In a press statement, the police said the following were taken into consideration:

“The promotion materials were widely advertised on, a known gay portal";

“Observations during the indoor Opening Ball at Suntec showed that patrons of the same gender were seen openly kissing and intimately touching each other. Some of the revellers were cross-dressed, for example, males wearing skirts. Patrons were also seen using the toilets of the opposite sex. The behaviour of these patrons suggested that most of them were probably gays/lesbians and this was thus an event almost exclusively for gays/lesbians";

“A number of couples of the same sex were seen hugging and kissing in public after the event while waiting for taxis and checking into the nearby hotels after the party";

“Several letters of complaint were received from some patrons about the openly gay acts at the Ball.”

It also said: “The Police recognise that there are some Singaporeans with gay tendencies. While Police do not discriminate against them on this basis, the Police also recognise that Singapore is still, by and large, a conservative and traditional society. Hence, the Police cannot approve any application for an event which goes against the moral values of a large majority of Singaporeans. Future applications for events of similar nature will be closely scrutinised.”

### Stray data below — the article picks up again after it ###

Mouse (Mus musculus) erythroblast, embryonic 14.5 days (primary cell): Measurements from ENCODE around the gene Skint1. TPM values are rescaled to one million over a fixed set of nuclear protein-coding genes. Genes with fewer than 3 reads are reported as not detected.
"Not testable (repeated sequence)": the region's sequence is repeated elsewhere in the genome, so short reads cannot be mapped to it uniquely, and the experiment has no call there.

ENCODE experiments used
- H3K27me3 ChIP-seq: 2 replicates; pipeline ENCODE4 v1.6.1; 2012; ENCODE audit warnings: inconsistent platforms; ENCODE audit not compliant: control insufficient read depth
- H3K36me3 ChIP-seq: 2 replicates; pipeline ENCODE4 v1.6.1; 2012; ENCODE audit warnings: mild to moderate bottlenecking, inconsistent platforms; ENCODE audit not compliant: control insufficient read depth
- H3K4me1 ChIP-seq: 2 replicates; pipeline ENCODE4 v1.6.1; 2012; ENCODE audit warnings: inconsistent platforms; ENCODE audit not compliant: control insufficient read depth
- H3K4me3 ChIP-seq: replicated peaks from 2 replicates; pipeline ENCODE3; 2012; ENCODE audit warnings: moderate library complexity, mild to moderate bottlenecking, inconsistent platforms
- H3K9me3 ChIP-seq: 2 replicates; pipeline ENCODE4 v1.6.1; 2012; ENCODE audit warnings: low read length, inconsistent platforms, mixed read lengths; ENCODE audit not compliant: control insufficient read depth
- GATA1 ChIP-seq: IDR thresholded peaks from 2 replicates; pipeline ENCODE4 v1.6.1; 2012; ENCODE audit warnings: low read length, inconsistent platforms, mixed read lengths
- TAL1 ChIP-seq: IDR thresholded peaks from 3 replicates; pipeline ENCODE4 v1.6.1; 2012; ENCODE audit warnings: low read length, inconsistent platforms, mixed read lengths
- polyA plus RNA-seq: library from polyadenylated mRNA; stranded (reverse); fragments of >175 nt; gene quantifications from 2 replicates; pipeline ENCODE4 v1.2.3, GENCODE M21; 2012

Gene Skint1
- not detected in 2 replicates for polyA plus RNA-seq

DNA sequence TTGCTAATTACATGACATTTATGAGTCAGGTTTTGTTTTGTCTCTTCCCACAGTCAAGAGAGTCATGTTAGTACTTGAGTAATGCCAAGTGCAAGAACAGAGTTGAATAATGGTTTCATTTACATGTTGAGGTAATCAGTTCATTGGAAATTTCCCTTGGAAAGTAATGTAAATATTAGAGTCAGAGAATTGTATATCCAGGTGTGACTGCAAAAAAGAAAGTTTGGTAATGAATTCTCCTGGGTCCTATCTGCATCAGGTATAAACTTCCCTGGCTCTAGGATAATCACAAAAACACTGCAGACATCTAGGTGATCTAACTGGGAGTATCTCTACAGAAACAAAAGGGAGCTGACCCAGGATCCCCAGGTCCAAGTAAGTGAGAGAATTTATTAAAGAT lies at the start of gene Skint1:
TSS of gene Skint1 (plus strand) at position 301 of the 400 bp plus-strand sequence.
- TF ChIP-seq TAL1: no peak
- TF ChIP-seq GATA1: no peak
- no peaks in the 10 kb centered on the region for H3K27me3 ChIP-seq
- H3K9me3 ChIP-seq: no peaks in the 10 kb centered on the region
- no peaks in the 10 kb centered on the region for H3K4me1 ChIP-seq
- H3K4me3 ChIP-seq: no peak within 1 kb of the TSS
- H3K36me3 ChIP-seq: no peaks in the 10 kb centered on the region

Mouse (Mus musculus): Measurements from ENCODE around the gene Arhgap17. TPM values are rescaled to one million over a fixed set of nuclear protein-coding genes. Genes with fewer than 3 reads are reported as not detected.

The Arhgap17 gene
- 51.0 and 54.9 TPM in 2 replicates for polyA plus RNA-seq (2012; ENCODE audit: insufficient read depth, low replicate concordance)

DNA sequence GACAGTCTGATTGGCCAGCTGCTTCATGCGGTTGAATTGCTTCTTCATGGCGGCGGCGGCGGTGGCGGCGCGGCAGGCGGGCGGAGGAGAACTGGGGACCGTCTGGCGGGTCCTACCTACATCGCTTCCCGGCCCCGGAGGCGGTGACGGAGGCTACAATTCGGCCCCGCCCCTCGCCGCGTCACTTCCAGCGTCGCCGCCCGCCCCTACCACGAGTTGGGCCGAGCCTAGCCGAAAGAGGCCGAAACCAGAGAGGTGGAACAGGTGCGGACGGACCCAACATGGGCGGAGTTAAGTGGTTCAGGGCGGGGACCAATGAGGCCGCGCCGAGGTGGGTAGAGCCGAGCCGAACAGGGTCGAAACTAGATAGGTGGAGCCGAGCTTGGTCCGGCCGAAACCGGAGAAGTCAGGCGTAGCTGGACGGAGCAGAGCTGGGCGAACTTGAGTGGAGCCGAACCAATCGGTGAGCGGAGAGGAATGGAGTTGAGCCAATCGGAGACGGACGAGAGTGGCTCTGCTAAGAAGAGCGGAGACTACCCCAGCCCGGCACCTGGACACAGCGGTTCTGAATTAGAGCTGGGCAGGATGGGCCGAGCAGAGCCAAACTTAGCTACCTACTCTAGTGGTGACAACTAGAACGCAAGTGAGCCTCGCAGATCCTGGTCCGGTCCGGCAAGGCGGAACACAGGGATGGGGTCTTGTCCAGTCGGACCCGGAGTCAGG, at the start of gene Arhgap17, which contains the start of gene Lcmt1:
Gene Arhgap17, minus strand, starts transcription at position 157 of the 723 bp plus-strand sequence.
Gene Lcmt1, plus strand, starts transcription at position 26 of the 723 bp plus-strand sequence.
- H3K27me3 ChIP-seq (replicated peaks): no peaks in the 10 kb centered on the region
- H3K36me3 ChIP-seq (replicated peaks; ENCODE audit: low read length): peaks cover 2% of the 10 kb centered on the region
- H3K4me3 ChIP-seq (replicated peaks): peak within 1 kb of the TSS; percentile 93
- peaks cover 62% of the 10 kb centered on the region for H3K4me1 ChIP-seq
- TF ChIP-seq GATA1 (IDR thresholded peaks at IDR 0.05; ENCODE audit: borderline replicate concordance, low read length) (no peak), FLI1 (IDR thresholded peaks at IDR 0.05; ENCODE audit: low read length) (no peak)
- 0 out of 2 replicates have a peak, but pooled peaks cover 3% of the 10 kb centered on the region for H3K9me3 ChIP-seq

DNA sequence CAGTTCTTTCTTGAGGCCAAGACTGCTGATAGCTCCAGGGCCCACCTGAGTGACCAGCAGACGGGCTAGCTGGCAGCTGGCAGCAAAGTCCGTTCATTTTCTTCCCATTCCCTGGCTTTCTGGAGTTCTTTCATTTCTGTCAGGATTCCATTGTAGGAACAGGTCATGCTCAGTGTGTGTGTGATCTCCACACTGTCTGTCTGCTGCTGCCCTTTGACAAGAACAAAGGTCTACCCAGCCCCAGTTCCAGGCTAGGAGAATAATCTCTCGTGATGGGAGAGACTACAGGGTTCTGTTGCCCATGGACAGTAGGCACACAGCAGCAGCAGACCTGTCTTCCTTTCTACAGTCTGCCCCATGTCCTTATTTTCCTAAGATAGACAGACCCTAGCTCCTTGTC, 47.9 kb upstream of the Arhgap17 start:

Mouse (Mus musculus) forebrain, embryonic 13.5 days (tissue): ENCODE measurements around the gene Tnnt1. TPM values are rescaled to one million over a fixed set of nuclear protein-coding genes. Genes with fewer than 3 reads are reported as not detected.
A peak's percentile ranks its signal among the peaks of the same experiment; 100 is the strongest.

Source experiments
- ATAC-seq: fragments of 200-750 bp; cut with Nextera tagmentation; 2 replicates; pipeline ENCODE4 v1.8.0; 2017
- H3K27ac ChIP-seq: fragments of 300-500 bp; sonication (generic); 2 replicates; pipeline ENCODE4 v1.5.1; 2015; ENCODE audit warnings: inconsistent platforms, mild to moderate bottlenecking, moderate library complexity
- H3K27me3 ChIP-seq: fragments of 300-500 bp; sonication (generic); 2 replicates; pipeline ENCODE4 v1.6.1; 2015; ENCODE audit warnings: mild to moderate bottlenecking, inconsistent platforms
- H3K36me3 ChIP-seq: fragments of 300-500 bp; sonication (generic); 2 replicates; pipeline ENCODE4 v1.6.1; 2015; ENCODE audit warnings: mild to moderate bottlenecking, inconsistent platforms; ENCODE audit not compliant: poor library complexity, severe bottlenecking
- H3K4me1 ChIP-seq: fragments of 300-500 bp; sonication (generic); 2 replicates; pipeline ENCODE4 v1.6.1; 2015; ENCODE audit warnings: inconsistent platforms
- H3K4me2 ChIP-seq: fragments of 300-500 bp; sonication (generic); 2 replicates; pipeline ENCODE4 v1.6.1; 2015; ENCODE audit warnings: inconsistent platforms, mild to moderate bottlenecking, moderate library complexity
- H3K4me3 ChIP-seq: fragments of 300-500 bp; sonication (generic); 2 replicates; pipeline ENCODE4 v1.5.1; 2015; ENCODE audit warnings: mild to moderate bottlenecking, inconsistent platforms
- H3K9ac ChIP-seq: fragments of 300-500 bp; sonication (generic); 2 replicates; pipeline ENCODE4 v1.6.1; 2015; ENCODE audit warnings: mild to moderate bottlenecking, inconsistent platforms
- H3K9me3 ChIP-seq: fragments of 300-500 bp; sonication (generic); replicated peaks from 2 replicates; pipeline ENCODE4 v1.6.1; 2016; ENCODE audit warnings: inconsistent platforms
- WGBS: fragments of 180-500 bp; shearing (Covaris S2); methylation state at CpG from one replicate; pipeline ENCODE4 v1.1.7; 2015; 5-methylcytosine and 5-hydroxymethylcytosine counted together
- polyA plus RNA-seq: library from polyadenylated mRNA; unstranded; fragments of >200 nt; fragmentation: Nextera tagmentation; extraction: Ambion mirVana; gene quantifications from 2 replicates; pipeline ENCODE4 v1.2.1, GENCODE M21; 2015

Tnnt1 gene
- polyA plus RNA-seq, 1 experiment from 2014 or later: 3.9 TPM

Gay patrons who attended Nation.04's Opening Party at Suntec City confirmed the heavy presence of the police. Subsequent to this, events at clubs frequented by gay men such as Zouk saw more attendees being pulled out just outside the venue for tests for recreational drug abuse. The police also made a threatening call to Chinablack for holding Sunday night gay parties which marked a policy change and started a series of events culminating in the ban of Snowball and later, Nation.

When queried by reporters on the rejection of the entertainment licence to hold Snowball, Prime Minister Lee Hsien Loong said that the decision reflected "balance and judgement" and that "the party should not be targeted at gays alone"[5].

Many gay analysts also felt that in addition to the above reasons given by the police, the concern raised in September 2004 by the Minister of State for Health, Dr. Balaji Sadasivan about the rising numbers of HIV cases in Singapore and his unsubstantiated attribution of the cause to fraternisation between locals and Westerners during gay parties was pivotal in instigating the official policy turnaround. Another hypothesis advanced by the then editor of Fridae's Chinese section, who was involved in the organisation of the events and their requisite permit applications, was that there was a change in the head of the police division which approved these permits. Apparently, he was an Indian Singaporean who was personally homophobic and allowed his personal biases to influence official policy towards large-scale gay parties.